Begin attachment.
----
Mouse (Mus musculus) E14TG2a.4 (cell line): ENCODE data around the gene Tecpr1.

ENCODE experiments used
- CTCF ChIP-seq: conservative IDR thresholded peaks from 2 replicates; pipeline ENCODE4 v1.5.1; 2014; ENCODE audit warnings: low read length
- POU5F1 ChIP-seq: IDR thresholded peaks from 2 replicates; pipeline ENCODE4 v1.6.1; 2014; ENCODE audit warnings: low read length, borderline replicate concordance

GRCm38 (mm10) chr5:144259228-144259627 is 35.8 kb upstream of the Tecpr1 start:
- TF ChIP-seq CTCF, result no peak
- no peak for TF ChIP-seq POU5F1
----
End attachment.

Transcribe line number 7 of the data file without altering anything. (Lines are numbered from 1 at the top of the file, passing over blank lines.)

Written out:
- no peak for TF ChIP-seq POU5F1